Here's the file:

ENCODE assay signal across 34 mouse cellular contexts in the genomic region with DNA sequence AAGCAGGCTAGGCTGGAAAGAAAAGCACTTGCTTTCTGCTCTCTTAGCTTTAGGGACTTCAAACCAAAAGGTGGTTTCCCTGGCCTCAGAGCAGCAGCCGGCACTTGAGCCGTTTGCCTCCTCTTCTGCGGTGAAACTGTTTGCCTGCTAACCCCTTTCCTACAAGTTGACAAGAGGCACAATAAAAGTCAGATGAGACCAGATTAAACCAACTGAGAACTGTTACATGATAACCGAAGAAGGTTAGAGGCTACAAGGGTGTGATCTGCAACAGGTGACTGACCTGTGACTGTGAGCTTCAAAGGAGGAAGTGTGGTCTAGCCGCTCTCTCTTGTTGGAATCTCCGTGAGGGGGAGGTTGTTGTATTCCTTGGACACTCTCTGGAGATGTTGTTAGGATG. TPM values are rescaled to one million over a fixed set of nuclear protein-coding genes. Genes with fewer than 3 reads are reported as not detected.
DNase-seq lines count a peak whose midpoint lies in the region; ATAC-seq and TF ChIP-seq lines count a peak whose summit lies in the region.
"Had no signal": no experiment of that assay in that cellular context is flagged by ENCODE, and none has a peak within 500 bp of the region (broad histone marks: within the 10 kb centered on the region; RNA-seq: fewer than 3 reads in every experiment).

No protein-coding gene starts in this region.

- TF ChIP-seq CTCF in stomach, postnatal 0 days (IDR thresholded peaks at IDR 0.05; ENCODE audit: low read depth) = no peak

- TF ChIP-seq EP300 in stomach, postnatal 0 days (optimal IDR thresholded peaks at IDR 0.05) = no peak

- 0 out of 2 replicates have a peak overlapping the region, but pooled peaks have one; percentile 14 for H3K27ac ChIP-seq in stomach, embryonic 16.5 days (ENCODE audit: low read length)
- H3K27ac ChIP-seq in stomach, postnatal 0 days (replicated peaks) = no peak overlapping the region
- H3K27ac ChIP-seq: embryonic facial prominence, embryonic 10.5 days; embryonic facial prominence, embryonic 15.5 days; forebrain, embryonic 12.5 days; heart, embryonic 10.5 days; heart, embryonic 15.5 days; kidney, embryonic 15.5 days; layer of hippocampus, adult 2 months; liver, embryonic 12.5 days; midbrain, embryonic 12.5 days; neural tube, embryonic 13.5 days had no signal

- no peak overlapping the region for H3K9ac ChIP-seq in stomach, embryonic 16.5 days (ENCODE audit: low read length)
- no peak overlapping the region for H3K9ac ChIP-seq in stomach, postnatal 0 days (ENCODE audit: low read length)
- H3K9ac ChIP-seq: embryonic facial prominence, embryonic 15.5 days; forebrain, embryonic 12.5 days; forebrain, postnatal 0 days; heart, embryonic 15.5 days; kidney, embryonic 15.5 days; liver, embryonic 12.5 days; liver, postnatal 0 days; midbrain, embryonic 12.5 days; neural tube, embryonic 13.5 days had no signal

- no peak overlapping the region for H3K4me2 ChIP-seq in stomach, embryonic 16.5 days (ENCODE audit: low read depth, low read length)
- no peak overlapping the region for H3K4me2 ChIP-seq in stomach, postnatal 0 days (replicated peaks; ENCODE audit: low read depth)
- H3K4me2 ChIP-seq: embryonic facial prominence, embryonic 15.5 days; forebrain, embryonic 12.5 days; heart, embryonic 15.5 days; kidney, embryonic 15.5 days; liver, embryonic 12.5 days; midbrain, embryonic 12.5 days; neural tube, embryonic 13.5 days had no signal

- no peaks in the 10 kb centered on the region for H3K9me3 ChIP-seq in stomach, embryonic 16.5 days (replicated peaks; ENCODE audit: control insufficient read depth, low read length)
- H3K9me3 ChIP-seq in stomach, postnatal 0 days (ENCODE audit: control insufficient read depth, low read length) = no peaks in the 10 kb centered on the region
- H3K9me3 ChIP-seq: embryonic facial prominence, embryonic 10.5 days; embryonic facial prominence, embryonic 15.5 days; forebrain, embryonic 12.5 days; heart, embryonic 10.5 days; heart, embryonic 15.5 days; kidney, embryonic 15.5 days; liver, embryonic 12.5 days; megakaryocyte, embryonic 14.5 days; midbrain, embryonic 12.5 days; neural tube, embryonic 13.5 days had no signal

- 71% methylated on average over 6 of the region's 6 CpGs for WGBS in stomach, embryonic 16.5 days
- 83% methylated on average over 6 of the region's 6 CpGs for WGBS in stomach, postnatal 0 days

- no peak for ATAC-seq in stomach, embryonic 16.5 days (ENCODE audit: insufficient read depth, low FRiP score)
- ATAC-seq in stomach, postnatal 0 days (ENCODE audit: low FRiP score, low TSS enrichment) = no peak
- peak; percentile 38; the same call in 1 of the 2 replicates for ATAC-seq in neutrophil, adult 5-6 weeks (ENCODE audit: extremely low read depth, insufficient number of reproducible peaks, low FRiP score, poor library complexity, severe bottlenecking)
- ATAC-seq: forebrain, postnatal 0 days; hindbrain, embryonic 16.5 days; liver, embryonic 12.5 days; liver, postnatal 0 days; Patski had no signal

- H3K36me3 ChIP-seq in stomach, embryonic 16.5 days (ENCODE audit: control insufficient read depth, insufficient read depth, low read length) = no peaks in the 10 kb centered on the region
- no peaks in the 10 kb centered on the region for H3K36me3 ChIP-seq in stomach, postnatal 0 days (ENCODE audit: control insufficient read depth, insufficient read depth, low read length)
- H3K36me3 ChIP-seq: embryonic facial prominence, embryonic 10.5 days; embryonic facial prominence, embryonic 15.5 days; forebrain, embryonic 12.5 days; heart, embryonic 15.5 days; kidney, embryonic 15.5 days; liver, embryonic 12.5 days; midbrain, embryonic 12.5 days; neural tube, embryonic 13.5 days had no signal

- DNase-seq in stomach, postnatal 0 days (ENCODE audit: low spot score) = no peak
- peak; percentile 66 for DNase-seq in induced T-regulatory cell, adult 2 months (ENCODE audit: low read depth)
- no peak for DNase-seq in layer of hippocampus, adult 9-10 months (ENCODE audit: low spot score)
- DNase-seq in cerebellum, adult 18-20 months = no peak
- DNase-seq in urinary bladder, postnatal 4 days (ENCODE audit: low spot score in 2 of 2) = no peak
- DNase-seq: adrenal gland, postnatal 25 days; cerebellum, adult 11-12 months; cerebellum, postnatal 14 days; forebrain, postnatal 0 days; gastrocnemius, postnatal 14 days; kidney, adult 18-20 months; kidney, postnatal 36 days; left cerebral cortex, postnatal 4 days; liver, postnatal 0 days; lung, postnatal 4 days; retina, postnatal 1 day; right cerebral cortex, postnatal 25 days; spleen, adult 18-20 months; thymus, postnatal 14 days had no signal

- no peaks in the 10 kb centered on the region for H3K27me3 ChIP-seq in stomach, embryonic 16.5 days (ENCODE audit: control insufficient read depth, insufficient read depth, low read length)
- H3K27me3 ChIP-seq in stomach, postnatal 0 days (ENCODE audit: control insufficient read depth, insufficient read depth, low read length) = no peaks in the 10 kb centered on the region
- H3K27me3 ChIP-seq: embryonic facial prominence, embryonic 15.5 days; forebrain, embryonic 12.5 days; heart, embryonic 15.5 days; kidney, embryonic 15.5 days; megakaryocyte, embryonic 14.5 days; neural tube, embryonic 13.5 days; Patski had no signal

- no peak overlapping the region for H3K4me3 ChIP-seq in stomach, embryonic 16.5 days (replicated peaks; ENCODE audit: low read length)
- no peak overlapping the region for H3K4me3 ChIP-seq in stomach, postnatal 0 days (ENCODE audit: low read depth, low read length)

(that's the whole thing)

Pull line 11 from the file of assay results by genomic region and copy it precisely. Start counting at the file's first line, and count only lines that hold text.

- no peak overlapping the region for H3K9ac ChIP-seq in stomach, postnatal 0 days (ENCODE audit: low read length)